I noticed a nice entry on the tangible economic results of progress in medical science from Randall Parker at FuturePundit:
Charlie Rose conducted a group interview of Robert Klein, campaign chair for the Calfornian Proposition 71 embryonic stem cell funding initiative, Brook Byers, partner at venture capital firm Kleiner Perkins Caufield Byers, and Susan Desmond-Hellman, president of product development for Genentech. The general area of discussion was about biotechnology and medicine. These three interviewees all agreed on one very important point: only innovation can solve the problems caused by high and rising health care costs. It was gratifying to see these figures make an argument that is familar to readers of my blogs. Scientific and technological advances will be the ultimate solutions to the rapidly rising costs of medical care.
In one of his Lives Of A Cell books (this is an old memory, forget which one, probably Lives Of A Cell: Notes Of A Biology Watcher) published some time in the 1970s Thomas noted that before the advent of effective treatments of tuberculosis the many tuberculosis sanitariums were very expensive to operate. But he pointed out that once effective drugs against TB were developed the vast bulk of the sanitariums were quickly shut down as their patients were quickly and cheaply cured of TB. Thomas contended that expensive treatments are expensive because they fail to fix the underlying causes of diseases and that just about any really effective treatment is going to be pretty cheap. I agreed with him then and decades later I've grown only more confident that he correctly saw the fundamental problem (far more important than tort law, regulations, tax law, government entitlements programs, or market failures) that that is the root of high medical costs.
"In my own early professional life when I was an intern on the wards of Boston City Hospital the major threats to human life were tuberculosis, tetanus, syphilis, rheumatic fever, pneumonia, meningitis, polio, septicemia of all sorts. These things worried us then the way cancer, heart disease, and stroke worry us today. The big problems of the 1930s and 1940s have literally vanished."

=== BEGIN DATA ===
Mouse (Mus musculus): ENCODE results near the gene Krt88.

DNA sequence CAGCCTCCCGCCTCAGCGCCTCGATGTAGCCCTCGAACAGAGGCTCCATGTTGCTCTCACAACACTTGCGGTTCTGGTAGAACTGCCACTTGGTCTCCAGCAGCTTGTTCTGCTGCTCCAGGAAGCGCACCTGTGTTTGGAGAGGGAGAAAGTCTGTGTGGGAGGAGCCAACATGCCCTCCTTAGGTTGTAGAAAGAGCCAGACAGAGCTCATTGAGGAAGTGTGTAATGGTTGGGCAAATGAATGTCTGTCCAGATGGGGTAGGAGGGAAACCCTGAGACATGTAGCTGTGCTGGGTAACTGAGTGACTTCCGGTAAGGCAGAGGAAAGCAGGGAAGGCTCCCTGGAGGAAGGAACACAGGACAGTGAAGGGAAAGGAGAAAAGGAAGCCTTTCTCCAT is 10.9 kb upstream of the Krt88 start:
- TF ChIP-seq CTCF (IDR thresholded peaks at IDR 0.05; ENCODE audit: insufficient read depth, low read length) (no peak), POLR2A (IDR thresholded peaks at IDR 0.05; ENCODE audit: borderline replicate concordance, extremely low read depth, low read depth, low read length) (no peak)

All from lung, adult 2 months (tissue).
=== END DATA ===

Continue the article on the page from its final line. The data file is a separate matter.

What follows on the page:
A few of those diseases have made a come-back of sorts. But all are still problems of much lower orders of magnitude than they were a century ago. But what is most important to note is that when effective treatments were found for them the costs of preventing and treating them became a small fraction of the costs that those diseases previously inflicted on their victims, families of victims, and the rest of society.
All very interesting in the context of some of my previous comments on the projected cost of future healthy life extension medicine:
As medicine improves - and improves faster thanks to the efforts of researchers, educators, businesspeople, advocates and other pro-research folks - we will have access to ever more options for living longer, healthy lives. Those options are unlikely to be free, however, especially in the early years of availability. The cost of any given medical treatment drops as marketplace competition sets in and the technology is improved, but most medical expenses require planning.
There are good reasons for believing that costs will remain much the same for major new medical procedures. Very little of that money actually goes towards technology and materials (no matter what that bill says). Most of it pays for people, time, expertise and organizational overhead. Those items tend to remain more consistant across the years even as the underlying technologies, skills and materials change.
I was discussing getting in at the early part of the curve of cost decline - since most of us won't have any other option (aside from the obvious and rather unpleasant one). Still, the very interesting references in Randall Parker's post point to a future - not too far away - in which no-one worries about heart disease, cancer and stroke. What will medical science focus on in those years? If we're lucky, we'll get much more time and money spent directly on aging and serious anti-aging research.